She had me at the start, with her extraordinary Behind the Scenes at the Museum. Some readers like her Jackson Brodie series best, but this current “companion pair” of novels are at the top of my list.
She’s incredibly clever, is Kate Atkinson. She’s like some kind of all-knowing Time Lord, in total control of all things time-related. It’s as nothing to skip from one moment in time to another, be they decades apart or just seconds. She never loses control of the thread that holds these fragments together, ultimately drawing them carefully into a coherent whole.
Atkinson’s previous book, Life After Life, was complicated enough, where the key character Ursula was given many chances to get her life and her mission just right.
But A God in Ruins – described by Atkinson as a companion book to its predecessor rather than a sequel – is a whole different kind of time challenge, this time focusing on the life of Ursula’s younger brother, Teddy.
The story is like a massive memory spiral. Each piece is directly attached to the next in some way, even though that piece might happen decades earlier or later, which is just how memory works. Some aspect of what happens triggers another thought, and then another, all attached to each other by a process that has nothing to do with linear time, but everything to do with following one spark in what might seem an obscure way. The garden path has its attractions.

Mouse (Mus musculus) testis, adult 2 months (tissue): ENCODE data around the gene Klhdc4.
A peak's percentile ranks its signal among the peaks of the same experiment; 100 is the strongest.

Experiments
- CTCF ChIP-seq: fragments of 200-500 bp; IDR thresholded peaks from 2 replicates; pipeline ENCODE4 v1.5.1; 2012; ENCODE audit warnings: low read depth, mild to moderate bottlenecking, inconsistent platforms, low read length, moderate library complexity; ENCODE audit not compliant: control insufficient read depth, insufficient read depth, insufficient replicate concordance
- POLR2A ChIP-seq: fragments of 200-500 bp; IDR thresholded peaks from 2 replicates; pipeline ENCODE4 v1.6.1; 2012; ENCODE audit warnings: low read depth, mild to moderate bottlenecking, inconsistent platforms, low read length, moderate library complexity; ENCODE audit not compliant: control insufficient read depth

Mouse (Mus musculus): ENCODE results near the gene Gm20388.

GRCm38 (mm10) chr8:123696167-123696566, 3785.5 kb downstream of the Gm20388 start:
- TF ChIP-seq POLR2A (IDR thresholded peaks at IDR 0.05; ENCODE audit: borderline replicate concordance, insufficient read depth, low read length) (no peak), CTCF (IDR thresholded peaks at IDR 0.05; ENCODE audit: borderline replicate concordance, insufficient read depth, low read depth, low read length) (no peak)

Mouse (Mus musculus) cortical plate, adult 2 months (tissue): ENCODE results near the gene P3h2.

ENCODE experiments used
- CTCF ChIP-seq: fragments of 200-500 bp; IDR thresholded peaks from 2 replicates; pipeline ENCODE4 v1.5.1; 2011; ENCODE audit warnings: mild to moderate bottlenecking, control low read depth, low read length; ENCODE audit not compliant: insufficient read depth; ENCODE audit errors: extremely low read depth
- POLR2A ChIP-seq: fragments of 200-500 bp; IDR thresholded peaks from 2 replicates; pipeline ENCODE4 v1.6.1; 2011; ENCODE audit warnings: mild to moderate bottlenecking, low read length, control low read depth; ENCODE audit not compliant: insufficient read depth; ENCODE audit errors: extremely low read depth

The first time we see, for example, an Arts and Crafts sideboard is in the background as Teddy’s life is being downsized into a retirement village flat. But then there that sideboard is again as a sidebar in another part of the story, arriving for the first time in his life, with its own history and importance. And there it is later, mourned for other reasons entirely.
And so it is also with the little silver hare, a good luck charm that carries over from Life After Life, popping up in different lives and places with a logic that is only clear at the end.
Teddy’s is a long and sprawling life – a decorated war-time bomber pilot, gardener, writer and prisoner of war; son of the mysterious Sylvie, husband to the practical Nancy, father to the difficult Viola, adoring granddad to Bertie and Sunny. The story skips from scene to scene, from his life to those closest to him. It is often clear how the world would change completely if different choices were made, or certain actions delayed. In this, it has strong echoes of Life After Life.
WWII is equally central to both books, though in different ways. Teddy’s career as a bomber pilot – how he got there and what it did to the rest of his life – is the core of it. This gentle, brave man stole my heart long before the end, and made me so sad too.
I understand many people liked this book less than Life after Life, and I understand Life After Life polarised people (I was in the “loved it” category). But I loved this one too. Everything connects; you pull one thread and you see it run through every page and story and character, in a way that is both completely inevitable and eerily random.
Book published May 2015